*Note: this is definitely NOT a 5 years old’s question, but given my current understanding of signal analysis and control systems, I need a 5 years old’s explanation. Also, bear with me as english is not my first language, so I might use some terms that are not that common or used at all in the math vocabulary of the english speaking world.*
Let’s take Laplace’s Transform, for example, where we have the term `exp(-st)` multiplying our original function. If we take `s` to be `jw`, then by Euler’s formula `exp(-st)` can be written as `cos(wt) + jsin(wt)`, so clearly `s` can be viewed as some kind of frequency (a complex frequency). But we are talking about the exponential term.
Now let’s take a simple RC low-pass filter. Its _transfer function_ can be written as `1 / (1 + RCs)`. Again, we can have `s` be `jw` and, given some values for our resistor and capacitor, we can plot the absolute value of our H(jw) and it will be the system’s response for that specific frequency `w`. Why?
What really puzzles me is how integrating the product of a signal with some decaying exponential term gives us back some frequency informations about our system.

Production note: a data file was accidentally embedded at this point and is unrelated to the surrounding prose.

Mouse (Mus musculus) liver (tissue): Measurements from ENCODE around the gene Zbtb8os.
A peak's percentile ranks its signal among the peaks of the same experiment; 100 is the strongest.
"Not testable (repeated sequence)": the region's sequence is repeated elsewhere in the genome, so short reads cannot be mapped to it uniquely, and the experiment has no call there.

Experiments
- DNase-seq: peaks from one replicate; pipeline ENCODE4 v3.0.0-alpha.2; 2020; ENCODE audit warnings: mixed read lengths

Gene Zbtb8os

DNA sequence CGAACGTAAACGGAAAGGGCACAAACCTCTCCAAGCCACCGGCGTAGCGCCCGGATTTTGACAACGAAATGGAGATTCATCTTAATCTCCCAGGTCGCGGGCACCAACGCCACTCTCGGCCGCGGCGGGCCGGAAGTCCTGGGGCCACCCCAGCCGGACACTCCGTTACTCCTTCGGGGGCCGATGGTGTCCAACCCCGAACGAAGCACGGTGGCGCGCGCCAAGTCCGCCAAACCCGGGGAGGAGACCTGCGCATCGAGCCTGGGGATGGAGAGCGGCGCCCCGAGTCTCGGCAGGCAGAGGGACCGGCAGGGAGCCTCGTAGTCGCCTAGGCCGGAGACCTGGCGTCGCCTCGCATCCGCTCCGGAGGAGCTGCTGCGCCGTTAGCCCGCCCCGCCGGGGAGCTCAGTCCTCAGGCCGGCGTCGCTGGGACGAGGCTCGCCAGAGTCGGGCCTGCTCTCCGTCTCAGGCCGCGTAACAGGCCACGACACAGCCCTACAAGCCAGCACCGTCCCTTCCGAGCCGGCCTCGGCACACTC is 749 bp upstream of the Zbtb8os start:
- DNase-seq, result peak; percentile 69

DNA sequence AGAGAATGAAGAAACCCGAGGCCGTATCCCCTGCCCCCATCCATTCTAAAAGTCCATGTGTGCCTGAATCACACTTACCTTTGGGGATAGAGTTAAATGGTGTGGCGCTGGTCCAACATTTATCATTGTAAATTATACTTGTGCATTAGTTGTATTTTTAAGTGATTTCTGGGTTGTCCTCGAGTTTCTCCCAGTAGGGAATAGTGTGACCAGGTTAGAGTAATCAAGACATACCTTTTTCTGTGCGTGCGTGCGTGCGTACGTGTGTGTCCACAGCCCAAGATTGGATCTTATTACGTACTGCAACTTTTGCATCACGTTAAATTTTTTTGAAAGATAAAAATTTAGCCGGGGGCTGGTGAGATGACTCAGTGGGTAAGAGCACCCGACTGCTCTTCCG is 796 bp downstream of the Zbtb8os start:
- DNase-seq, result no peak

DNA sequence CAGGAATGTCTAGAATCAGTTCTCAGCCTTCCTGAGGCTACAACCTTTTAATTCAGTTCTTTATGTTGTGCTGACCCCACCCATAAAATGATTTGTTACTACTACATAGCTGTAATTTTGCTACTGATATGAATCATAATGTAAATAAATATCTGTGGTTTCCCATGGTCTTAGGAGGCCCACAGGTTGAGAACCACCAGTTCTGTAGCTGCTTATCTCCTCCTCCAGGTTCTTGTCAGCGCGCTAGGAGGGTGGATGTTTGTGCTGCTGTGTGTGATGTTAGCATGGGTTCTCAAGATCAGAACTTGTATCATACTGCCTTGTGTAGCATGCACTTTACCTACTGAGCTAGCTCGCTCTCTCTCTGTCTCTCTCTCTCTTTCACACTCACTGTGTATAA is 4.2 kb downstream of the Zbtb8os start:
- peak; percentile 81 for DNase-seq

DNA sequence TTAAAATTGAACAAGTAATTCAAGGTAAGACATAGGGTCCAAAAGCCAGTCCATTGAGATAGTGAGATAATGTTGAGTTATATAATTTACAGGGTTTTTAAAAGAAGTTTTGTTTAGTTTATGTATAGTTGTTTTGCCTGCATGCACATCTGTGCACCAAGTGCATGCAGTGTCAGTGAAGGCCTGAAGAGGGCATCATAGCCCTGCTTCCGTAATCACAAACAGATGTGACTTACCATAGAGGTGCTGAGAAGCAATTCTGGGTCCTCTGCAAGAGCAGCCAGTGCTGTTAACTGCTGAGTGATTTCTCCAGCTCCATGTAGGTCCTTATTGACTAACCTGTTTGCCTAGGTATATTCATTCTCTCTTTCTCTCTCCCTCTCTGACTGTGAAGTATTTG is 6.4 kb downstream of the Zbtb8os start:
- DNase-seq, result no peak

I have been directed by /u/yargleisheretobargle to an amazing video by 3Blue1Brown (that I somehow missed) titled “But what is the Fourier Transform? A visual introduction.”, where he visually explains what the Fourier Transform is, how it works and how it is used as a tool for diverse purposes. I highly recommend that anybody interest in these subjects have a look at that video.
Given that the Fourier Transform is basically a special case of the Laplace Transform and both exist in the frequency domain, the explanation given in the video answered my question.
It looks like you’re missing that by replacing s with jw you’re effectively doing a Fourier transform. And the whole point of them is frequency analysis.
There are many books written about Fourier transforms, but the relevant point is that the integral of e^ja e^-jb is zero unless a=b. So if you consider your input as the sum of waves, you can use the Fourier transform to pull it apart.
If you think that is amazing, wait till you learn about wavelets.